·       Every day.

·       Baby steps.

·       1% better today than yesterday.

·       Never give up.

·       Never give up.

·       Never give up.



We loved this…laughter is like exercising, meditating and having sex all at the same time!

Hahaha! The average four-year-old child laughs 300 times a day. By contrast, it takes more than two months for the average 40-year-old adult to laugh that many times. This week, we talk with behavioral scientist Jennifer Aaker of Stanford University about why so many of us fall off a “humor cliff” as we become adults. Plus, how we can inject more laughter into our lives, even during the most difficult of times.


When you’re in the middle of a pandemic and stuck on zoom calls all day long – goodness knows we could all do with some more laughter in our lives!

One of our values at Living Teams is play – we actually call it ‘playing on purpose’ because there is a purpose to play.

Laughter relieves stress and boredom, boosts engagement and well-being, and spurs not only creativity and collaboration but also analytic precision and productivity.

We take our work very seriously AND we insist on having a lot of fun doing it. If you’re not having much fun in your zoom meetings, you might like to try something new and a bit different to change things up a bit.  The bottom line is that if you have an influence on the quality of your virtual meetings then you need to prepare yourself – here’s some tips for you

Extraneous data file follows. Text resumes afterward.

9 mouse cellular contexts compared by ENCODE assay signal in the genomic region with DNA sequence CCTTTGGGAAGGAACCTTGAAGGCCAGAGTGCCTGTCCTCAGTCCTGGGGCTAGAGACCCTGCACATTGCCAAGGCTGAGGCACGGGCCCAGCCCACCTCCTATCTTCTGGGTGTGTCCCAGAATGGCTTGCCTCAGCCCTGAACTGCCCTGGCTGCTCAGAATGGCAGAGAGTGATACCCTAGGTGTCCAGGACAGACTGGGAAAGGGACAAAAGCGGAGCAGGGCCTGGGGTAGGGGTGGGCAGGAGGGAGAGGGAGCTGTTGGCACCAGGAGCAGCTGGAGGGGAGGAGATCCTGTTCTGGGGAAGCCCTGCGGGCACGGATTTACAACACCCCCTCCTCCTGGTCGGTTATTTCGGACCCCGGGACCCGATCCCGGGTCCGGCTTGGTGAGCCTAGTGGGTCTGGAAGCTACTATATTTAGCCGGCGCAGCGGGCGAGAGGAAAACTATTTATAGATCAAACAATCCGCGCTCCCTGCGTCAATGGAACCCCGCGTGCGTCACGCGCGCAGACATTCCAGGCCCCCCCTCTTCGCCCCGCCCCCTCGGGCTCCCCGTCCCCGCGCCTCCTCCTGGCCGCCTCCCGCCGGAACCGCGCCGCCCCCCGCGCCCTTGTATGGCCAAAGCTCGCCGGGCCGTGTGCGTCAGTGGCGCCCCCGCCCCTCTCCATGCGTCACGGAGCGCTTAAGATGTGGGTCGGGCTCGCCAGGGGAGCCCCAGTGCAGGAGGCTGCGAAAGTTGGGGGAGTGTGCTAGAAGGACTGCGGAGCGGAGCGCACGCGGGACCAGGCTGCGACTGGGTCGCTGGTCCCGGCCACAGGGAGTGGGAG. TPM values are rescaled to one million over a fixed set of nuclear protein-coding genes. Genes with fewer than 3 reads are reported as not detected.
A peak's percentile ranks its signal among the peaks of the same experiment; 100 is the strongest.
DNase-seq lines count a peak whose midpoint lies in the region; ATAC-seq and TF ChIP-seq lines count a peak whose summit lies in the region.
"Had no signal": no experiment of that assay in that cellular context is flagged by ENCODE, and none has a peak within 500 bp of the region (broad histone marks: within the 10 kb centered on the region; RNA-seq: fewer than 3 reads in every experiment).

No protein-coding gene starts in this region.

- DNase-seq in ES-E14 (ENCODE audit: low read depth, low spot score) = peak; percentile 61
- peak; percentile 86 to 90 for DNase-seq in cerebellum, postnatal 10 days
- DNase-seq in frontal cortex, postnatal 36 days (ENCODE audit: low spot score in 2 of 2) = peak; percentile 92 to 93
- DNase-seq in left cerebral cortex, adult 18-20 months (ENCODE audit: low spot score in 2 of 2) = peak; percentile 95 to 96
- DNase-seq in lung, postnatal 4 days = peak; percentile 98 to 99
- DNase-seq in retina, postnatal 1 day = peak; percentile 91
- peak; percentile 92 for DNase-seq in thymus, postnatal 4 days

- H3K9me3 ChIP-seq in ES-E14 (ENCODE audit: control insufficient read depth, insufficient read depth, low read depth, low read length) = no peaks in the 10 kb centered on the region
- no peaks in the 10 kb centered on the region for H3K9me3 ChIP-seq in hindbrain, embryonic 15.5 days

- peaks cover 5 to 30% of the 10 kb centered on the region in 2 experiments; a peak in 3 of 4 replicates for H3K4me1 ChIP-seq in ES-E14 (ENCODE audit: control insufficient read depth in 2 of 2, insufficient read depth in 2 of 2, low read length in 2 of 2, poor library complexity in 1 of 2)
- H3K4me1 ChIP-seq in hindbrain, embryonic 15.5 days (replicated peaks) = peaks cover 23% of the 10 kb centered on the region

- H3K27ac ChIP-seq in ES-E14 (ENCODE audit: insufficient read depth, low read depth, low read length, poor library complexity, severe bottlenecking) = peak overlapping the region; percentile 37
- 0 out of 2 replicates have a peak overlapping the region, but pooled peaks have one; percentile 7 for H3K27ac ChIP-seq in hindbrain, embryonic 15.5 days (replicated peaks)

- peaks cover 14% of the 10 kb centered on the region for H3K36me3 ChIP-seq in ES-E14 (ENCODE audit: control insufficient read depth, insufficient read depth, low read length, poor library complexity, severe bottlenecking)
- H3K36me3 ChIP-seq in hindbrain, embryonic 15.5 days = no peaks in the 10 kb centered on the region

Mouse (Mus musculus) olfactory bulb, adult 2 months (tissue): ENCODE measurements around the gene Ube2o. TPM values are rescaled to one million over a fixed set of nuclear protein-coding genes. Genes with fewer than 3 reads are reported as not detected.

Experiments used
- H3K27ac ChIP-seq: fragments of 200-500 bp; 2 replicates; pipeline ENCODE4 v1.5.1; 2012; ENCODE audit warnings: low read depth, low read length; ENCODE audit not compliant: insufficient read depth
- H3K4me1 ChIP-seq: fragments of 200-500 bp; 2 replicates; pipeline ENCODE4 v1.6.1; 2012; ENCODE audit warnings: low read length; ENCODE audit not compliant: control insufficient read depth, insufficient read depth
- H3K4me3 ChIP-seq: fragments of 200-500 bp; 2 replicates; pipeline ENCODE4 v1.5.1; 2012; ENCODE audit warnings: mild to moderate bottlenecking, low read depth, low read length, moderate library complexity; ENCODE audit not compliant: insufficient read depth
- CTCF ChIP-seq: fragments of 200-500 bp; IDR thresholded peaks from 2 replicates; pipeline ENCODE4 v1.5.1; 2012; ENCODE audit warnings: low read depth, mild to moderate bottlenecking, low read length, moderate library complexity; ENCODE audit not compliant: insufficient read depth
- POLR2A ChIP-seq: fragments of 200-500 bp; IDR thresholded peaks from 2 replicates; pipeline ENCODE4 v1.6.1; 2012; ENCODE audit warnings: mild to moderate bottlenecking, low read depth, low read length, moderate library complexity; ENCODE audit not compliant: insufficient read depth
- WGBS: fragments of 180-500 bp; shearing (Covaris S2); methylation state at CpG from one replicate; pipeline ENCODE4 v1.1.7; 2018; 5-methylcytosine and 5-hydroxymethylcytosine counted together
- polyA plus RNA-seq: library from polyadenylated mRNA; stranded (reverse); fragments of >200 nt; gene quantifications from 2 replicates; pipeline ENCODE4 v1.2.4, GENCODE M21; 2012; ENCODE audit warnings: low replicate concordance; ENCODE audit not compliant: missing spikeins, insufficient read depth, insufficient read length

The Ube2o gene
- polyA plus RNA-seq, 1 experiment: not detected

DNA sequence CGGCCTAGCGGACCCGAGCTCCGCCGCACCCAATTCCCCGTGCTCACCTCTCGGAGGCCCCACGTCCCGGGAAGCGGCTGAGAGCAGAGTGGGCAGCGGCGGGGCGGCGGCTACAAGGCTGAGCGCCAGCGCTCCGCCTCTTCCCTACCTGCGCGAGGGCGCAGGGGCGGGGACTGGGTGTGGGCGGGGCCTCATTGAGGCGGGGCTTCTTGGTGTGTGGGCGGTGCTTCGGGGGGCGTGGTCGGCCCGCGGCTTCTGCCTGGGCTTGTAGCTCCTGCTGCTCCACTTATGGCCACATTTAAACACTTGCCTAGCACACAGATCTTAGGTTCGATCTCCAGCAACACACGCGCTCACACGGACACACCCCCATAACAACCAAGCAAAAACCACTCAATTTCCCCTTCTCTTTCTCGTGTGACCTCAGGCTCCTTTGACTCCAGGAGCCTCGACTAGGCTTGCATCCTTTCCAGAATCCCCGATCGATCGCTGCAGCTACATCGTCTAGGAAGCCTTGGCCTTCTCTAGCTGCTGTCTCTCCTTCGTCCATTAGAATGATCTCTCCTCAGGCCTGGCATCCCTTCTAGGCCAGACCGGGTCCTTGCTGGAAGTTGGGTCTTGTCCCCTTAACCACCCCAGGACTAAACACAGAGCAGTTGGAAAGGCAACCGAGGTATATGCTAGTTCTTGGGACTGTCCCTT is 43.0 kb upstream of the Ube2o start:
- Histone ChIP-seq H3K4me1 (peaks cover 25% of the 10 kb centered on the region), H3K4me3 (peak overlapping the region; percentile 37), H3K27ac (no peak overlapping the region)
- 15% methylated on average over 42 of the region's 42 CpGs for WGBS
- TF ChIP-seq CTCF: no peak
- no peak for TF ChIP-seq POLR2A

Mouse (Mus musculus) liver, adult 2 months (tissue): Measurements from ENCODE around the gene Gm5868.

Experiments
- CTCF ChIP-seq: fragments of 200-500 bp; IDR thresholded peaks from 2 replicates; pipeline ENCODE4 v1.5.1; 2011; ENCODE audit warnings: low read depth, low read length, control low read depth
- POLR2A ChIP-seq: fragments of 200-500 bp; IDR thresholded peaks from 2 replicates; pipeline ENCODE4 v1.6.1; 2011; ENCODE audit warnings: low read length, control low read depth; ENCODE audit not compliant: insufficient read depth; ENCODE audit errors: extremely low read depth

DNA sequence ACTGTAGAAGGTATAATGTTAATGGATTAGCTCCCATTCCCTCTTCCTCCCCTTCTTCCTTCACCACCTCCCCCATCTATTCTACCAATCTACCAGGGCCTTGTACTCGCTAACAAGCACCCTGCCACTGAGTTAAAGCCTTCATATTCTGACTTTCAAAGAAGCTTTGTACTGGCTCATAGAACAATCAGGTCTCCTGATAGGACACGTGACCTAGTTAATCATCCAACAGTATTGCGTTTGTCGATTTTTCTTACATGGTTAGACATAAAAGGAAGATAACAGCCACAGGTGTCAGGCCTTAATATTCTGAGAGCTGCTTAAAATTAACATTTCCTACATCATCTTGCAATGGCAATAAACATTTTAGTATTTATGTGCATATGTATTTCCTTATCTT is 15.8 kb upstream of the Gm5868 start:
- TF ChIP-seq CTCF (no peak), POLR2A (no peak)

1. Set a clear intention to have more lightness in your next meeting

If it’s your meeting – i.e. you are primarily responsible for making the meeting engaging, give yourself a good talking to before you start. Get in the right mindset – if you’re super serious about everything then that will set the tone. Go into the meeting with a clear intention to have some fun – sure there’s some serious stuff on the agenda but that shouldn’t stop you all sharing some lighter moments.

2. Take risks – humour is a funny business – there are no guarantees you’re going to get it right so don’t take yourself too seriously. Tell your people you’re going out on a. limb for the sake of some more fun in these meetings. Be vulnerable – ask for ideas, who knows what they will come up with.

3. Commit to doing something different even if your saboteurs are screaming at you that it is going to fail spectacularly.

Here’s 3 things we’ve tried and had fun with…

  • Name and gesture – ask one person at a time to say their name and then create a spontaneous gesture – then everyone else repeats that name and then performs that gesture – all at the same time. Then move to the next person and repeat until everyone has been. Best if you go first and role model – do it confidently and have some fun with it – they WILL follow.